Posted August 7, 2009
Sixteen years ago Idaho State University Professor and Director of Bands Patrick Brooks was asked to play in the Sun Valley Summer Symphony as a last-minute fill-in for a trombonist who was ill. He’s been playing with the symphony every summer since.
“I was just lucky,” said Brooks, only one of two Idahoans still playing for the symphony, which attracts members from throughout North America and internationally. “It’s fun, and I love it, but it’s also some of the hardest work I do all year.”
The Sun Valley Summer Symphony is the largest privately funded free admission symphony in America, and is celebrating its 25th season. It will perform more than a dozen free concerts in the first half of August at the Sun Valley Pavilion, which seats 1,471 people, with additional seating on the side terraces and on the lawn. Under the leadership of Maestro Alasdair Neale, the orchestra has grown to more than 100 players.
One reason it’s demanding for Brooks is because virtually all of the symphony’s members are “full-time players” who earn their livings performing in symphony orchestras. Although Brooks loves to play and performs locally in Pocatello with the Idaho Civic Symphony and the ISU faculty quintet the Portneuf Brass, he has to fit his playing in between teaching classes, his responsibilities as ISU director of bands and other academic and directing duties.
“When I play for the Sun Valley Symphony I sit between one trombonist who is a principal trombonist in the Toronto Symphony and on the other side is a trombonist who is a member of the New York Philharmonic Symphony,” Brooks said.
“It would almost be like you showing up to a play a noon basketball pickup game,” continued Brooks, “and finding yourself playing with Michael Jordan and Scottie Pippin. It’s an incredible challenge, but I work hard and do my homework.”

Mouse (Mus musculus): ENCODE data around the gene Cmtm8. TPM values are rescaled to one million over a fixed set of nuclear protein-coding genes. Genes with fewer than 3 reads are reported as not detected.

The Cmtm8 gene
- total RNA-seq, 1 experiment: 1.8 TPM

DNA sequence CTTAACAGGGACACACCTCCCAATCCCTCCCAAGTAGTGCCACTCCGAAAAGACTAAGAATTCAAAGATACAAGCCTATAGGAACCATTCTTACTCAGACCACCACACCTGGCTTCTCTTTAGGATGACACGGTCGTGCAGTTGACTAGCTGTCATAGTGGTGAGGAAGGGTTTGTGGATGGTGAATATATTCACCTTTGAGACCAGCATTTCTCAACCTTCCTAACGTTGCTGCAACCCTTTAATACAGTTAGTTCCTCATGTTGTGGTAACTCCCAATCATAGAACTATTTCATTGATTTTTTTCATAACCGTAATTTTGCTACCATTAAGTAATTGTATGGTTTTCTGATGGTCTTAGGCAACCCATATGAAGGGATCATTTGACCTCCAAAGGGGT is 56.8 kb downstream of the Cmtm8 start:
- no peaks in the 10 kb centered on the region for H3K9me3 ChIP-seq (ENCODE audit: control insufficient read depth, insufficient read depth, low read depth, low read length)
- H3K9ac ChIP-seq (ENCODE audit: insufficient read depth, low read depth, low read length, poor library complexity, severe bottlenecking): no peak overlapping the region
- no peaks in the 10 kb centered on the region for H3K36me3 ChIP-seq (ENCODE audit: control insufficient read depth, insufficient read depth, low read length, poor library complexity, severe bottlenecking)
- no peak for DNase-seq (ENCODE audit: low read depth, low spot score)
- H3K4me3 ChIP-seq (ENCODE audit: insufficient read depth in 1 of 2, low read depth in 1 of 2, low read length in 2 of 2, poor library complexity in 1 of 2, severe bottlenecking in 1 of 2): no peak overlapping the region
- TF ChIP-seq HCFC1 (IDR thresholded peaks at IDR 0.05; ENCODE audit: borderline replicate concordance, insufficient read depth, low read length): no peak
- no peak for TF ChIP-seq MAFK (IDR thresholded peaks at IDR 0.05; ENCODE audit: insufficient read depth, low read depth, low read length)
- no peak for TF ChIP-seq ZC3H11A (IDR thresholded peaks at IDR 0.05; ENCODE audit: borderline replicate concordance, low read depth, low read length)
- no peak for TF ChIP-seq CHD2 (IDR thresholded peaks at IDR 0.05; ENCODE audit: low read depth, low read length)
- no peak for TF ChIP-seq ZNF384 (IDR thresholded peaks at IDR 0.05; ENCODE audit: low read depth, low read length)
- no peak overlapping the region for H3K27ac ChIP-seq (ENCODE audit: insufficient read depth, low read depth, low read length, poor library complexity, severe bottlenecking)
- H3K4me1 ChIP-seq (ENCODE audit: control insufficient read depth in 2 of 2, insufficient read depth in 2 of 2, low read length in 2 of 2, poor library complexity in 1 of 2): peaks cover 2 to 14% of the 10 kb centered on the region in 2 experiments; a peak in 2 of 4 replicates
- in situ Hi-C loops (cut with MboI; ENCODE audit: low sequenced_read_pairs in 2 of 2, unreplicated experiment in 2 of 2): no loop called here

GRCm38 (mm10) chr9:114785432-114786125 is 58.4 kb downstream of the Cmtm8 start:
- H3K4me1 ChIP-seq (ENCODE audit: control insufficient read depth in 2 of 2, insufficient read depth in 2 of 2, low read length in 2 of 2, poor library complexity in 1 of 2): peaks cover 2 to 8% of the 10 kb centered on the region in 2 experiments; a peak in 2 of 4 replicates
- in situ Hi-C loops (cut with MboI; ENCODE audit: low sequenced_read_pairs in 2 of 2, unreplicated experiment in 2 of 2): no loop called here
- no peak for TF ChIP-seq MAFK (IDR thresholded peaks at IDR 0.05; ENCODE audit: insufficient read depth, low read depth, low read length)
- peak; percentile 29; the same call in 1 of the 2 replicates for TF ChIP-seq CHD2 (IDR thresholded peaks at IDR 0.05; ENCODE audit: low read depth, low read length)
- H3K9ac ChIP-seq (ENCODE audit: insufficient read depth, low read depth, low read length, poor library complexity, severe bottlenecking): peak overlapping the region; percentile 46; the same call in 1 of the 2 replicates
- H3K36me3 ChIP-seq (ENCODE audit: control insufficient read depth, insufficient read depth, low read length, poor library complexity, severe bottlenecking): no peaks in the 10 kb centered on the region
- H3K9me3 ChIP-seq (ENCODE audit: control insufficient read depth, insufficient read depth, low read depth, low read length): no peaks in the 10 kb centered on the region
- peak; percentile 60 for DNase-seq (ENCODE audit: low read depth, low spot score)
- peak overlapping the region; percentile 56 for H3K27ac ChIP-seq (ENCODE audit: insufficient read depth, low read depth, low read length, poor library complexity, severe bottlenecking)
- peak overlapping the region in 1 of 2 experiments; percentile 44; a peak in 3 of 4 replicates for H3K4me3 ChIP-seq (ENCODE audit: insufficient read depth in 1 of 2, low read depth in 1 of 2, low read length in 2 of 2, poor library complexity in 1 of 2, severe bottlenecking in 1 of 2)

The pace of the symphony’s practice and performance schedule is rigorous. During a 15-day stay in Sun Valley Brooks will play in a dozen concerts.
“One thing I like about the group is that you rehearse the music once in the afternoon and then you perform that music in concert that night,” Brooks said. "It is generally just a two-shot deal and it is your responsibility to have your act together and learn the music.”
The alpine setting for the concerts in tremendous, according to Brooks, who recommends those interested in attending to arrive early to find a good place to sit. Many patrons bring their own picnic and beverages. The concerts are held at 6:30 p.m. and last about an hour.
The ISU professor also said he likes the natural setting of Sun Valley and his time spent staying in Sun Valley has been memorable.
“For the most part, people host you in their houses during your stay, which can be interesting,” Brooks said. “I’ve stayed in some incredible places. A number of years I stayed in a 12,000 square feet house and had my own wing.”
As many as 5,000 people attend the concerts. The symphony and its associated activities including workshops and educational opportunities attract participants from around the globe.
More information on the symphony and a concert schedule is available online at www.svsummersymphony.org or by calling (208) 622-5607.